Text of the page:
When the Mariner 10 satellite passed Mercury in 1974, it photographed a huge impact basin situated half in and half out of the sunlight. They named it Caloris and only 25 years later did the rest become visible. It transpired to be bigger than the scientists had had ever assumed. The mountainous, antipodal side, i.e. the one precisely opposite the area of impact, has since been referred to as the “weird terrain”. A reasonable expectation would be that the area directly antipodal to the impact would be least affected. However, the opposite is the case: It is assumed that this area formed when the shock waves of the Caloris impact moved not only through the planet’s core, but also around its circumference until they converged on the opposite side. The original antipode also came about in equally strange circumstances: In the classical definition, antipodes are the inhabitants of the areas on the other side of the terrestrial globe, who live “with their heads facing down and their feet facing up”.
Berndnaut Smilde moves around the world pursuing natural phenomena and the terminological attributions intended to explain them to us, turning them upside down, walking at times with his feet up and at times down. He investigates the surreal moments that arise when clouds float indoors and not outdoors (Nimbus), rainbows are concave rather than convex in relation to their surroundings (Breaking Light), or even tampers with big-tech’s corporate recording, categorisation and archiving of reality (Askeaton).
I met Berndnaut for the first time in 2014 on what for me was then the still unfamiliar terrain of Shanghai in China. At the time, I was assisting the curatorial team of the Minsheng Art Museum, which had invited artists from around the world, including Berndnaut, that deal with the human relationship to the cosmos in their work. When I met him, he was carrying with him a small piece of Aerogel, a material used by NASA to capture interstellar dust. Excitedly, he dipped into his pocket and conjured forth this high-tech material in a conventional cardboard box normally used for screws: Aerogel is apparently the lightest material with the highest molecular density and is so sensitive that it loses thousands of particles even at the slightest touch of a finger. At the time, he was working on architectural models featuring this material in place of a roof, which permitted an unimpeded view of the sky.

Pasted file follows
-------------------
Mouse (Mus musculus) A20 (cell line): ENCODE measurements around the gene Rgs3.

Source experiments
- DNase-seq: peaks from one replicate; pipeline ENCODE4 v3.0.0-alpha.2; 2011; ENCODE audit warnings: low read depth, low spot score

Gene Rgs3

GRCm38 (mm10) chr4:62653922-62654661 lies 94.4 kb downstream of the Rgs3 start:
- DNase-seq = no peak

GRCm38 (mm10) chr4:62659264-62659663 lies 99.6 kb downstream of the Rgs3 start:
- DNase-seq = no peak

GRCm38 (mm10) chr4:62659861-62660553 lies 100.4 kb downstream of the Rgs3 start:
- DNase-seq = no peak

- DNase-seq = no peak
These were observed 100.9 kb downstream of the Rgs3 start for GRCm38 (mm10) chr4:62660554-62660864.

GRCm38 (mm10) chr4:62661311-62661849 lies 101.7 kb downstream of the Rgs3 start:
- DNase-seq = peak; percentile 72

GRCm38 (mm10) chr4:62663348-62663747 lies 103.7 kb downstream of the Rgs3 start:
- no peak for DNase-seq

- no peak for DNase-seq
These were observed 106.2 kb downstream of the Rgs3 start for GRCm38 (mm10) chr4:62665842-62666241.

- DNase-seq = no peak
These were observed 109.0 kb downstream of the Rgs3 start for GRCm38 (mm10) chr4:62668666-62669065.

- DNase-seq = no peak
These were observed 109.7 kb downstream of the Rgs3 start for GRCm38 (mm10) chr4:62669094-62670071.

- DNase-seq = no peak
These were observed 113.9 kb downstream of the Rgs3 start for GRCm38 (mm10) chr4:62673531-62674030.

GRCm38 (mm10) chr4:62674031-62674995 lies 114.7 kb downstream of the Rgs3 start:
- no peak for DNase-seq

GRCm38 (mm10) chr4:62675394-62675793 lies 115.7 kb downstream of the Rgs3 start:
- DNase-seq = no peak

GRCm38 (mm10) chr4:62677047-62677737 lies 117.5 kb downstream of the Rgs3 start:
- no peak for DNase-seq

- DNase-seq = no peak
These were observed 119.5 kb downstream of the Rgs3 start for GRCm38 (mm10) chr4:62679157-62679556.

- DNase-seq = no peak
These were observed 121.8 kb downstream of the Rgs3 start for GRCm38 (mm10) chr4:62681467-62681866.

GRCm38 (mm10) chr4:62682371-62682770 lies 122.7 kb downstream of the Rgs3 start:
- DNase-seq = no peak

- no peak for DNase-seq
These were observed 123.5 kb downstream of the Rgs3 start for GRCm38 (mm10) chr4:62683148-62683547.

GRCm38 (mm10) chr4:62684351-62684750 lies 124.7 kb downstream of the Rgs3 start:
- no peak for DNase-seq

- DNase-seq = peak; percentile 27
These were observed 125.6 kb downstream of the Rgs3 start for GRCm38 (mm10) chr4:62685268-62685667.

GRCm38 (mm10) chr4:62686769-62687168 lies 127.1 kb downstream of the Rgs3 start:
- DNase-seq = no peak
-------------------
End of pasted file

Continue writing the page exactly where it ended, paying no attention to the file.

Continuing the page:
A year later, we worked on his one-man show False Firmament, which was held as part of a residency at LIAN Contemporary in Shanghai. By then, I had become used to this new strangeness. The exhibition incorporated his latest research on the topic of light refraction and was concentrated on the site, its surroundings, as well as its opposite, its antipode. The fact that some 15% of the land territory has an antipodal relation to another piece of land, which corresponds to 4.4% of Earth’s total surface, alone makes the connection between two local points an exceptional one. Only later, when I received a photo of Berndnaut stood in a field, did I realised that this was the beginning of his many years of interest in the topic. He was standing on the precise antipodal point to the LIAN Contemporary Art Space, Shanghai, in Entre Ríos, Argentina, smiling into the camera.